Treating cancer with embryonic stem cells: rationale comes from aging studies.
In an earlier poster paper (1) we proposed that cancer can be viewed not only as a fatal disease but also as a local aberrant, rejuvenation, in an organism, and this fact can be useful for developing new anti-aging and anti-cancer treatments. In this paper we provide additional evidence from human and experimental animal studies in support of this view. First, we discuss cancer genes as candidate targets for anti-aging interventions. We review examples in which the life of experimental animals has been prolonged in situations of increased activity of proto-oncogenes - or decreased activity of tumor suppressors - in normal (non-cancerous) cells in vivo. Studies of genetic polymorphisms revealed similar effects on longevity in humans. Second, we discuss the possibility of treating cancer with embryonic stem cells. The fact that cancer cells do not, age, means that these cells overcome aging host cells. However, cancer cells can be suppressed by young and quickly proliferating non-cancer cells, such as embryonic stem cells. The grafting of these cells in the tumor environment could be a prospective non-toxic anti-cancer treatment. We discuss recent evidence in support of this view.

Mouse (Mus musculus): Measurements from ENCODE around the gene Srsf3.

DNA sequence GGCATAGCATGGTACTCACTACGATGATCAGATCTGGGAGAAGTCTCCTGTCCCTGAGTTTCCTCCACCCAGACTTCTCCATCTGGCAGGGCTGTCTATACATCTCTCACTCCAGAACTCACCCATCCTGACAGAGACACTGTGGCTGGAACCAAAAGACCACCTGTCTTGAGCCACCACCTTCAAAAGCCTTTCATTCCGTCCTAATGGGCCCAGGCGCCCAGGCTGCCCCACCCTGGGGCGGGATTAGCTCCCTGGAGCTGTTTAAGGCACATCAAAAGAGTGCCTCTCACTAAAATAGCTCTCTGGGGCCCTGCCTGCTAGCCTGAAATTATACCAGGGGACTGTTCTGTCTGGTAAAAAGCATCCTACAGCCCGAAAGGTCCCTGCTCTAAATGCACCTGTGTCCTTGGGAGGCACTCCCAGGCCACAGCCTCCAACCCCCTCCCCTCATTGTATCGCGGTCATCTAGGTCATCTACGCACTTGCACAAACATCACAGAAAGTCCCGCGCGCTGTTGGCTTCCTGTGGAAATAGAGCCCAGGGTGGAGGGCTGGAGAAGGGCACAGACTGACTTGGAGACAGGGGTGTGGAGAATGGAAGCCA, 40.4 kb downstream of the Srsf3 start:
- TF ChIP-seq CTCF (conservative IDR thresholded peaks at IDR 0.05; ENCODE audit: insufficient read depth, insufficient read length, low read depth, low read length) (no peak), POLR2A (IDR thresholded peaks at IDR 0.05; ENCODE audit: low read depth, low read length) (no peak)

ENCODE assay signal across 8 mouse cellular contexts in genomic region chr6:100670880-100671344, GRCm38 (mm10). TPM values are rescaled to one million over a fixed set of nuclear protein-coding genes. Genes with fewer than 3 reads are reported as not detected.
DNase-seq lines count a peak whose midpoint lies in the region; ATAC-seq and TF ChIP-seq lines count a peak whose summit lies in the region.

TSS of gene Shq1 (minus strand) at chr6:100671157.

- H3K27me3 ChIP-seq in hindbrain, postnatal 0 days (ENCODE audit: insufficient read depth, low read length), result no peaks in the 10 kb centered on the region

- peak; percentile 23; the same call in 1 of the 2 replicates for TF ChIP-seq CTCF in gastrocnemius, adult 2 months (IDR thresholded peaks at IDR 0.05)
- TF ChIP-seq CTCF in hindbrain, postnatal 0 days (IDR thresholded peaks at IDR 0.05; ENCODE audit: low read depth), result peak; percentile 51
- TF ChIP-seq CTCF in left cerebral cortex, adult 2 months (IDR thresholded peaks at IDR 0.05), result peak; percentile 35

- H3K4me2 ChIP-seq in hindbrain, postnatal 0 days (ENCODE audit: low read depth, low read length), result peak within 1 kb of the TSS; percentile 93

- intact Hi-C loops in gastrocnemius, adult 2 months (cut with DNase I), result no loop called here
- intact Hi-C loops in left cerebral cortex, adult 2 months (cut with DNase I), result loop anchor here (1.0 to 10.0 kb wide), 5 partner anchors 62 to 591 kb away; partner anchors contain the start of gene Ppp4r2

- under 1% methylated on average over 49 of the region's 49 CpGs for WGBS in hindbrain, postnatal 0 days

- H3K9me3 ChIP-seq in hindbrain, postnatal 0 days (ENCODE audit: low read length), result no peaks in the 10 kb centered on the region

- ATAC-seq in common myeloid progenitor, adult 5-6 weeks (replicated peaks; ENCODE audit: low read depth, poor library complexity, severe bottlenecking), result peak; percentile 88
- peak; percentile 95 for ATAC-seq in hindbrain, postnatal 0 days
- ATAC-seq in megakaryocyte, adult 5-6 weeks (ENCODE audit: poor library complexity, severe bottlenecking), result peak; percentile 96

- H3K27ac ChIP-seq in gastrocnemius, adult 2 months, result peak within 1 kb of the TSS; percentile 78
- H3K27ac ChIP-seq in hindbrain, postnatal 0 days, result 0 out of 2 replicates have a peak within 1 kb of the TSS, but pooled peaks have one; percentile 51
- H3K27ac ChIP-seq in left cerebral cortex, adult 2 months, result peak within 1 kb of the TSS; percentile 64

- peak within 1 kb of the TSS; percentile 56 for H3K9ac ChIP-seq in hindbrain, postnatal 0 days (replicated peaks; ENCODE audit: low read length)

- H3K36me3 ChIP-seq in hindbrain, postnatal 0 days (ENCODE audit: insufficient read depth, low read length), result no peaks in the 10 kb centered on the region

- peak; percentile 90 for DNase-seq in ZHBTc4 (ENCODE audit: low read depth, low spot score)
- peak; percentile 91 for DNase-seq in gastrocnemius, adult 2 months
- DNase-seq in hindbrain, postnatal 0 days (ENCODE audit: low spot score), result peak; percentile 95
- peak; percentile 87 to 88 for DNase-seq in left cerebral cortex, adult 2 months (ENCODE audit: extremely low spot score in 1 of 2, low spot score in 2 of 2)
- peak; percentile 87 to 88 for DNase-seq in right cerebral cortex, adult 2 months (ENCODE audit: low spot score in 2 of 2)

Ukraintseva, SV; Yashin, AI
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